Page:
Bengal is the land of intellectuals. It always was. And when intellectuals are there, how can smokes be far. Creativity and intellectuality had been embodied magnificently in those slim paper rolls. Girls love you with that slim thing dangling from the end of your mouth. And slowly it had turned into a domestic fashion. Every second person you see on the road, at office, at restaurants, at bars does smoke –even if he or she is distantly related to creativity. Emaciated people, obese people, rich people, poor people, CPM, Trinamool have one thing in common- they all smoke here, in Bengal.

 I don’t exactly remember when I joined the smoking club. Perhaps, quite young. Perhaps, quite attracted by those angelic intellectuals. How united they all looked with their fags. Those dreamy television scenes! Looked as though my Hero was completely incomplete without it. I was too excited to start. I gladly condemned my father who had been a non-smoker all throughout his life. An exception doesn’t make a rule, I told myself. And then I smoked into glory. The glory of opaque clouds. I coughed, I cursed. But I continued.

Slowly as I entered my college-hood days, I felt deeply happy. For almost everyone was like minded. In one thing atleast.United in their choice of smoking. United in agreement that this was the unique solution to all our adolescent problems. From Neruda lovers to TeniDa lovers. From the canteen boy to electronics Engg first boy. From professors to latrine cleaners. Almost everyone. Except a few gym-goers and frantically athletic ones. We sidelined them, calling that body isn’t everything. You need to activate your drooping brain cells with that grey cloud. Girls appreciated. They felt it was manly. To smoke, I mean. We felt it was manly. To make them feel it, I mean. ‘Counter’ was the catchword. As Navy Cut-s through our still fresh lungs, we kept on enjoying. Movies magically portrayed them. The best of the brains were always shown smoking on the idiot box. Slowly, the rule became an addiction. And Addiction became necessity. Till things started falling out of place.

    I, who once had won a medal in 600- metre race during Stone Age, was panting like a dog after running less than 50 metre. My friends were not far behind. So, I felt whatever happens, happens to all. A few lungs disease, a few breathing problems, a few fallouts here and there. Hardly noticeable though, because by now almost every noticeable person smoked.

I read it somewhere ‘Whatever doesn’t kill you only makes you stronger’. We were not killed by God’s grace by now .We were definitely stronger. We believed that we are intellectuals. Creative human beings. Who smoked.  But hardly created anything. Surprisingly, our beloved Anup Da who sold country liquor also thought the same. That he was a creative person, while sending rings of smoke in the air. We trusted him.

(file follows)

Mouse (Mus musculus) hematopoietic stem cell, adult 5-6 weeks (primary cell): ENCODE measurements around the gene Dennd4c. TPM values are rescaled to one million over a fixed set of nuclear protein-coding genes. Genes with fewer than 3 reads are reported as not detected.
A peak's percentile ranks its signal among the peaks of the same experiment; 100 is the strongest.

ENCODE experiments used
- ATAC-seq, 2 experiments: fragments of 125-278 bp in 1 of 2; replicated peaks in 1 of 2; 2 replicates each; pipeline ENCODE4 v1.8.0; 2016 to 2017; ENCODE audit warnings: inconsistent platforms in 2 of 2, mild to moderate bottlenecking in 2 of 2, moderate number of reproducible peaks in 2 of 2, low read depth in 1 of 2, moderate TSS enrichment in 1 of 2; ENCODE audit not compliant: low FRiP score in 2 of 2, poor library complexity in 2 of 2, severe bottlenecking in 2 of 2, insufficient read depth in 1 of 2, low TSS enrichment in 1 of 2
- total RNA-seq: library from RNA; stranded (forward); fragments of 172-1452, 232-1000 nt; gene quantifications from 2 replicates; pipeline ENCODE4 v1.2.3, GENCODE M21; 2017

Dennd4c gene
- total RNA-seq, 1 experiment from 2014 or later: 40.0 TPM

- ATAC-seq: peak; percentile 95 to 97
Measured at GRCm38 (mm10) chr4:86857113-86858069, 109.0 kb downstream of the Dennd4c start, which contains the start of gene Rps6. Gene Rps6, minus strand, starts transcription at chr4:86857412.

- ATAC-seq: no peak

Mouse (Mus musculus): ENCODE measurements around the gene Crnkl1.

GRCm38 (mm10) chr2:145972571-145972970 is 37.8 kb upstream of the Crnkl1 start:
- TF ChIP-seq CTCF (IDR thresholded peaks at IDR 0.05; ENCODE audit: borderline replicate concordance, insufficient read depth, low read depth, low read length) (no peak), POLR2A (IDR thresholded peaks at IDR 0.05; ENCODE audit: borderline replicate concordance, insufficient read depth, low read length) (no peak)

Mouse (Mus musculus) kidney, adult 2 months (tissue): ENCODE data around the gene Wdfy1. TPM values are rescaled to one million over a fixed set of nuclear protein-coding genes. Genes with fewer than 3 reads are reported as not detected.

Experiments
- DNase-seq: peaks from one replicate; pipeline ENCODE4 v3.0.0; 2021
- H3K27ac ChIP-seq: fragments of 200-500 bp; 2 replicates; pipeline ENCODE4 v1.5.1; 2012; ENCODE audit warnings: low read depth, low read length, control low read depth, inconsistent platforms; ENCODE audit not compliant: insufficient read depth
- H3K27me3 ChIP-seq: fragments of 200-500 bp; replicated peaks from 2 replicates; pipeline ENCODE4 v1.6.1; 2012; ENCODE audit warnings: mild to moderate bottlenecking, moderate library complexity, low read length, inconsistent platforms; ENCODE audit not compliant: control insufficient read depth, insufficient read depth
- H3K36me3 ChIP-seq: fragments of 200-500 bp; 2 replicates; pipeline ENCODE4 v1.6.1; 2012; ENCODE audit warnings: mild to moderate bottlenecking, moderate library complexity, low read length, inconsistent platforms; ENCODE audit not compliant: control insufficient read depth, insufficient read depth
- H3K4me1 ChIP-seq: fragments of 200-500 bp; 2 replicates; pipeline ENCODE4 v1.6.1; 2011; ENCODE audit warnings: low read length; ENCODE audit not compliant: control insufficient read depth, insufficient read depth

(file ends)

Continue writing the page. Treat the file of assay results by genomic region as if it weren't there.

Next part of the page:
But slowly as years passed by and we ripened, our reverie looked painfully over. Roktim was detected with lung cancer, Sujit with severe gastritis problems. All credited to our beloved friend for long. Roktim left smoking but little life was left with him. Sujit still suffers from the prolonged drought of gastric ulcer. He had even left his favourite mutton Biriyani and now engages himself only in boiled vegetables. Still, we were unfazed. And also the world around us. We continued our dedicated devotion to our slim friend. Who went up in smoke with a kiss and fire.

Girls changed. I mean their vision about smoking. Now, as they softly tread into our lives as wives, the once manly thing became polluting. Corroding. Disturbing. Unhealthy. And thousand other dictums. We were surprised, how contradictory! Domestic skirmishes continued. Till some old fighters of the smoke gave up their lighters.

I tried many a times unsuccessfully to quit. Once and for all!  It pains to see that even with the growing consciousness about cancer and other tobacco related diseases, every second or third person you meet during your day, still smokes. And what’s more painful, the young minds are continuously attracted to the whims of the silent killer. Truly, it’s a silent killer. Since you never know that with each fag and each puff, it’s killing you day in and day out. Office pressures, exam pressures will always be there. And even with thousand fags you can’t use your grey cells more. Nicotine is better an insecticide than to make a permanent abode in your head. Movies will keep on continuing showing your favourite hero smoking on screen. Your favourite writer thinking deeply on his easy chair with a fag in his hand. Your favourite rock star emerging from the ethereal smoky clouds. Imitate their good habits, enjoy their brilliance, cultivate their creativity.

But do say farewell to fags! 

Sunday, July 1, 2012



my Poem ' DEAD MAN TALKING' in it